Objective: We sought to identify the long-term prognosis after surgical treatment for primary pulmonary sarcoma.
Methods: Twenty-three patients were retrospectively identified as having been treated surgically for primary pulmonary sarcoma between 1981 and 1996. The records of all patients were reviewed, and the histopathology reexamined by a pathologist.
Results: Fifteen patients were male and eight female; their ages ranged from 20 to 78 (mean 51) years. Tumors measured between 0.9 and 12.0 (mean 5.2) cm across the greatest diameter. The histologic diagnoses were malignant fibrous histiocytoma (8, three grade 1 or 2, two grade 3), synovial sarcoma (4), malignant schwannoma (3), leiomyosarcoma (3), and one case each of angiosarcoma, intimal sarcoma, epitheloid hemangioendothelioma, fibrosarcoma and primitive neuroectodermal tumor. Three patients were found to be unresectable. All three underwent radiation and chemotherapy. Lobectomies or bilobectomies were performed in 13 patients including two sleeve resections, one carinal resection, and one chest wall resection. Four patients underwent radical pneumonectomies. Three patients with invasion of the pulmonary artery, pulmonary veins or atrial wall underwent extended resections with the use of cardiopulmonary bypass. In two, a homograft was used to reconstruct the right ventricular outflow tract. Of the resected patients, six had a positive resection margin, and four had at least one positive lymph node in the specimen. Three patients underwent repeat pulmonary resections for recurrences. Eleven patients received postoperative chemotherapy and eight had radiation therapy. Follow-up was available on 22 patients, and ranged from 2 to 183 (mean 48) months; 14 patients are disease free, six died of disease, one died of surgical complications (operative mortality 5%), and two are alive with disease. Actuarial 3- and 5-year survival of the resected patients was 69%. Size and grade were not found to be correlated with significantly increased survival, but completeness of resection was (P<0.05).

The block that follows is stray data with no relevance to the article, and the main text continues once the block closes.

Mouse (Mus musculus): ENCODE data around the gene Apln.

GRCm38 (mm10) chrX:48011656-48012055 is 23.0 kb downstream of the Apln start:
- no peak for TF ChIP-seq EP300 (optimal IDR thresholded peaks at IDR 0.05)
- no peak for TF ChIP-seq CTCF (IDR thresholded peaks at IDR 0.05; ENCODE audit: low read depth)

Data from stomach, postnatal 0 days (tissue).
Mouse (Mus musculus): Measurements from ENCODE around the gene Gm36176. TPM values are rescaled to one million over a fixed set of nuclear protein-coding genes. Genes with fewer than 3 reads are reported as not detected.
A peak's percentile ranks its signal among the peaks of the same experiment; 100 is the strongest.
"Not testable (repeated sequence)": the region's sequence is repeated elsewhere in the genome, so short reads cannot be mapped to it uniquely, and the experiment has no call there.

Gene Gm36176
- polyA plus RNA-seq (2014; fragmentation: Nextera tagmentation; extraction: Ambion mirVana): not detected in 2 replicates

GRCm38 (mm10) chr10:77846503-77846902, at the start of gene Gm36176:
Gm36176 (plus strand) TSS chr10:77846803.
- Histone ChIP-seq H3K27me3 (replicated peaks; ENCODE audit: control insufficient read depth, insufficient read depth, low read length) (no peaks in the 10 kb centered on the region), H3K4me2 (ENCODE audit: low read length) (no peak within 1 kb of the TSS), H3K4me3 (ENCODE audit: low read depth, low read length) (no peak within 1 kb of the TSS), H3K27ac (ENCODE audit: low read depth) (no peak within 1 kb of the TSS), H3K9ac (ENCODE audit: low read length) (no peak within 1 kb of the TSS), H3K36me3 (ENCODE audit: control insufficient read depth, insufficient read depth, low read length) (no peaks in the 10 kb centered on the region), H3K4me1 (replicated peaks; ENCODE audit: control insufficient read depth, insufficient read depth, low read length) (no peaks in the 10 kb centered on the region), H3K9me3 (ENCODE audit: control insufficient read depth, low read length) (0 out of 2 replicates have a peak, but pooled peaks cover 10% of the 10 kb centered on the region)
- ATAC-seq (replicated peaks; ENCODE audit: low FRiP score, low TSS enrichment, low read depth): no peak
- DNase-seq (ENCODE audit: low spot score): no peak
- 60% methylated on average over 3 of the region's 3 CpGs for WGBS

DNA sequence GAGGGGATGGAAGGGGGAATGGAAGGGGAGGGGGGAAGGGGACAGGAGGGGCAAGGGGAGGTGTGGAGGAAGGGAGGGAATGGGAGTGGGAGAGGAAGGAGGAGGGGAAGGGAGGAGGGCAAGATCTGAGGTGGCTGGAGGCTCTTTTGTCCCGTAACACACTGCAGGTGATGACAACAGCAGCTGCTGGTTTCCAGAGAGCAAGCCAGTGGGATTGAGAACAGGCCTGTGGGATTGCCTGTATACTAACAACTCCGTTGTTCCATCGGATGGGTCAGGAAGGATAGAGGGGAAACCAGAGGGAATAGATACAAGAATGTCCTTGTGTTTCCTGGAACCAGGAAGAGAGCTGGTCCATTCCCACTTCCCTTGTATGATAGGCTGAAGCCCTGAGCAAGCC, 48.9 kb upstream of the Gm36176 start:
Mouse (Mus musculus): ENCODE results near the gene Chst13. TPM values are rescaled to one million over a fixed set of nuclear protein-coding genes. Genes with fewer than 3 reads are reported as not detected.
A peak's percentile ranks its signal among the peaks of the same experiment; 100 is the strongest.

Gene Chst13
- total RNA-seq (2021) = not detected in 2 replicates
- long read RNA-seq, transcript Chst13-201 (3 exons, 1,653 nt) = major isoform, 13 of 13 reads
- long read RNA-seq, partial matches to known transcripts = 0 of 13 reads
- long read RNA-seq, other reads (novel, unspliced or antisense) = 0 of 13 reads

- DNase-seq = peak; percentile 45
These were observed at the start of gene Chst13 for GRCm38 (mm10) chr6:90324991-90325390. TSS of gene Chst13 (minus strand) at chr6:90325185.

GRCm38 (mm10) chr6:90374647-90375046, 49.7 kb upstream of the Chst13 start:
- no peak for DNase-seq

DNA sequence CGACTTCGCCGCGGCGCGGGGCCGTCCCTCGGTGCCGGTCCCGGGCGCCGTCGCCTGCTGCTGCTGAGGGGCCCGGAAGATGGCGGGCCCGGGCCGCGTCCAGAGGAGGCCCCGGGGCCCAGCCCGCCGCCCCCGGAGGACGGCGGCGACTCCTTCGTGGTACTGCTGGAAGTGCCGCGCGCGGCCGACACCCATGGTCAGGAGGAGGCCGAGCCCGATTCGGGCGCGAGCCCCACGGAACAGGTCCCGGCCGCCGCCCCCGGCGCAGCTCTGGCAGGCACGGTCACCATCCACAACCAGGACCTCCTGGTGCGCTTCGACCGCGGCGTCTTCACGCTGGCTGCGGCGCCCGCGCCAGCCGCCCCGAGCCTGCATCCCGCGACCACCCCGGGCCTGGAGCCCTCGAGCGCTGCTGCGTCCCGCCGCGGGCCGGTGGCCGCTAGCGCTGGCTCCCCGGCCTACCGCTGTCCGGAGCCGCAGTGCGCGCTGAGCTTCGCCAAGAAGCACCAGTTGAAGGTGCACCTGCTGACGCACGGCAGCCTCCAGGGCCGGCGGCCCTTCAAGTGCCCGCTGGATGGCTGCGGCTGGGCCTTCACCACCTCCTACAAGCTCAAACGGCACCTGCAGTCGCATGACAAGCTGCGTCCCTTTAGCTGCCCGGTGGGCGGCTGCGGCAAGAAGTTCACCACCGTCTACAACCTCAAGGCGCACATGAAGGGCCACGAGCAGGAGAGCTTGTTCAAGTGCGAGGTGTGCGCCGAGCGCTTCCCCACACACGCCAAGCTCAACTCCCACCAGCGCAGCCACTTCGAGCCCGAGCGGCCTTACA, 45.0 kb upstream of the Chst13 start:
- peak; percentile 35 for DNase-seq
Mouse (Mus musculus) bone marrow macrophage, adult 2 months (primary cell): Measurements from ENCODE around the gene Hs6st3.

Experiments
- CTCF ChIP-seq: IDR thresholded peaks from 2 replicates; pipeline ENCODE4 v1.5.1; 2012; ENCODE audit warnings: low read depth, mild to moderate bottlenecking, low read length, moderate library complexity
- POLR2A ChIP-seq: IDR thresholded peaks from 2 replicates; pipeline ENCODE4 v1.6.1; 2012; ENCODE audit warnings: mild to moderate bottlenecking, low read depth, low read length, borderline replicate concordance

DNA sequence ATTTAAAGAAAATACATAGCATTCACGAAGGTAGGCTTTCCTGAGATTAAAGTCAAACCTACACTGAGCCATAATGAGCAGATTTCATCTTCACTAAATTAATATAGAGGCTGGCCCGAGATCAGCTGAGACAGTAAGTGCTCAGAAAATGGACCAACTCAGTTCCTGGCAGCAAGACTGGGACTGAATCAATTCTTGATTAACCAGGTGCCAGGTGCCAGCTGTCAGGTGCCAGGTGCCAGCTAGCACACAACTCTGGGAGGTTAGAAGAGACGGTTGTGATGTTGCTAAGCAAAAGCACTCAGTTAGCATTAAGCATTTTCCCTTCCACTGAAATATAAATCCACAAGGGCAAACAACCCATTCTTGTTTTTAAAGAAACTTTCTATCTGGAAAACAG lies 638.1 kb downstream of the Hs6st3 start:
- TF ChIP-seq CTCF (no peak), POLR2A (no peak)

Conclusions: Resection of primary pulmonary sarcomas can produce an acceptable survival rate if the resection is complete. Cardiopulmonary bypass can be a useful adjunct when tumors involve a resectable area of the heart or great vessels.